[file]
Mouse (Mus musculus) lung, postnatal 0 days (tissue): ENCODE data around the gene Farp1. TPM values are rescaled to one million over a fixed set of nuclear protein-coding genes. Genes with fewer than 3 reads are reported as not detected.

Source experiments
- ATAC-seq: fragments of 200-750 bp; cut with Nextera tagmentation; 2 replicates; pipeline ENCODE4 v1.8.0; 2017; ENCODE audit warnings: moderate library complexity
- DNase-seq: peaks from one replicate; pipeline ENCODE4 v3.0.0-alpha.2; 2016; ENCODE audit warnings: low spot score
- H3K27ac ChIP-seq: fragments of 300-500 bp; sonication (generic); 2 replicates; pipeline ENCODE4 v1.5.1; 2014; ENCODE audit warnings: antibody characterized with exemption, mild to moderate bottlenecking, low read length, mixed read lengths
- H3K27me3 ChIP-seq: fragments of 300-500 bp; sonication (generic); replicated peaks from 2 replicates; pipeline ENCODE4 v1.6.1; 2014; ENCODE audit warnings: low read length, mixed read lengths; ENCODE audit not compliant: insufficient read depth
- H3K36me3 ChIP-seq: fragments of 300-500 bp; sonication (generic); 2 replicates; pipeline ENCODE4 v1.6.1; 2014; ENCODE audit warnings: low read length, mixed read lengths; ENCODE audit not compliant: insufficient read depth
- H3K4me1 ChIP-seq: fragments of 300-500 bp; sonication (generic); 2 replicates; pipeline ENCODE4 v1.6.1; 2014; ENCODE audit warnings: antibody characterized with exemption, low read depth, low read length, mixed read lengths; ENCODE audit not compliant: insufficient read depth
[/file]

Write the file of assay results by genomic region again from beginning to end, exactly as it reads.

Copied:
Mouse (Mus musculus) lung, postnatal 0 days (tissue): ENCODE data around the gene Farp1. TPM values are rescaled to one million over a fixed set of nuclear protein-coding genes. Genes with fewer than 3 reads are reported as not detected.

Source experiments
- ATAC-seq: fragments of 200-750 bp; cut with Nextera tagmentation; 2 replicates; pipeline ENCODE4 v1.8.0; 2017; ENCODE audit warnings: moderate library complexity
- DNase-seq: peaks from one replicate; pipeline ENCODE4 v3.0.0-alpha.2; 2016; ENCODE audit warnings: low spot score
- H3K27ac ChIP-seq: fragments of 300-500 bp; sonication (generic); 2 replicates; pipeline ENCODE4 v1.5.1; 2014; ENCODE audit warnings: antibody characterized with exemption, mild to moderate bottlenecking, low read length, mixed read lengths
- H3K27me3 ChIP-seq: fragments of 300-500 bp; sonication (generic); replicated peaks from 2 replicates; pipeline ENCODE4 v1.6.1; 2014; ENCODE audit warnings: low read length, mixed read lengths; ENCODE audit not compliant: insufficient read depth
- H3K36me3 ChIP-seq: fragments of 300-500 bp; sonication (generic); 2 replicates; pipeline ENCODE4 v1.6.1; 2014; ENCODE audit warnings: low read length, mixed read lengths; ENCODE audit not compliant: insufficient read depth
- H3K4me1 ChIP-seq: fragments of 300-500 bp; sonication (generic); 2 replicates; pipeline ENCODE4 v1.6.1; 2014; ENCODE audit warnings: antibody characterized with exemption, low read depth, low read length, mixed read lengths; ENCODE audit not compliant: insufficient read depth